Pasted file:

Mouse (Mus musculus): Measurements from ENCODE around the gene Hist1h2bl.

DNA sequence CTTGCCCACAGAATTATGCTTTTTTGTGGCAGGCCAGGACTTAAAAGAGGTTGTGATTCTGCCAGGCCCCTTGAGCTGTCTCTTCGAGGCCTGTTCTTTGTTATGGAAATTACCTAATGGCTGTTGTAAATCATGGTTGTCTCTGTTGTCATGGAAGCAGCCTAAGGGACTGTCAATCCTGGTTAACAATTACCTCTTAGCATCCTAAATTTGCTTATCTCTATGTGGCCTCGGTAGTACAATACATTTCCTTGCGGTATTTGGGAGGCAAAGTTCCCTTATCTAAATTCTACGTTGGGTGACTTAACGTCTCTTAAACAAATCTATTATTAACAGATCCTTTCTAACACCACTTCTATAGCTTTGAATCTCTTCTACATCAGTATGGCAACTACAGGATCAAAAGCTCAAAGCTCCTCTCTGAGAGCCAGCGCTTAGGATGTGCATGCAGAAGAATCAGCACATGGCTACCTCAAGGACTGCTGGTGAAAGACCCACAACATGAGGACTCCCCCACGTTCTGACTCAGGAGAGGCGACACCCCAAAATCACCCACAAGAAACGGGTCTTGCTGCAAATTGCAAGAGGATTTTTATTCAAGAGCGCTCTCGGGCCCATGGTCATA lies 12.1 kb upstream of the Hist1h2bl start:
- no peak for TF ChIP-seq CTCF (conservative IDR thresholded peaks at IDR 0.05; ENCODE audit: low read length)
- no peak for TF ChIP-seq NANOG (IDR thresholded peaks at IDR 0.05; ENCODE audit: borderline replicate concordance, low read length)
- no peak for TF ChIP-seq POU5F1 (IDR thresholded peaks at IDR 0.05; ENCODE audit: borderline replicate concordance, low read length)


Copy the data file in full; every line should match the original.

Mouse (Mus musculus): Measurements from ENCODE around the gene Hist1h2bl.

DNA sequence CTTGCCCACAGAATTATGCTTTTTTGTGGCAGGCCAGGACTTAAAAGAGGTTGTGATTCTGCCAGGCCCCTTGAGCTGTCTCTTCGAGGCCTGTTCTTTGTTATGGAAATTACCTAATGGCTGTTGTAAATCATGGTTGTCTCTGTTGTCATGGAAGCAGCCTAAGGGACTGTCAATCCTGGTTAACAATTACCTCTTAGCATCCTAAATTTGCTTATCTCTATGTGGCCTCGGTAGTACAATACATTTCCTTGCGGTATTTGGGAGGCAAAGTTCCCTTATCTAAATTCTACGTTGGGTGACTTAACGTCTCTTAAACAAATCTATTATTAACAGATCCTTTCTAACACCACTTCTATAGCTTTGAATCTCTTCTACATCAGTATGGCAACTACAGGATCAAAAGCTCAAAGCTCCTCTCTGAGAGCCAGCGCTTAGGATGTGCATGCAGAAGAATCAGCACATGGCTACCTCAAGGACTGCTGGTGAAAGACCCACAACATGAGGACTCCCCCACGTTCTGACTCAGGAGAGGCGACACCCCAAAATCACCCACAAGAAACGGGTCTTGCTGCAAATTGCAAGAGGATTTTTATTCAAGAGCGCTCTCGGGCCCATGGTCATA lies 12.1 kb upstream of the Hist1h2bl start:
- no peak for TF ChIP-seq CTCF (conservative IDR thresholded peaks at IDR 0.05; ENCODE audit: low read length)
- no peak for TF ChIP-seq NANOG (IDR thresholded peaks at IDR 0.05; ENCODE audit: borderline replicate concordance, low read length)
- no peak for TF ChIP-seq POU5F1 (IDR thresholded peaks at IDR 0.05; ENCODE audit: borderline replicate concordance, low read length)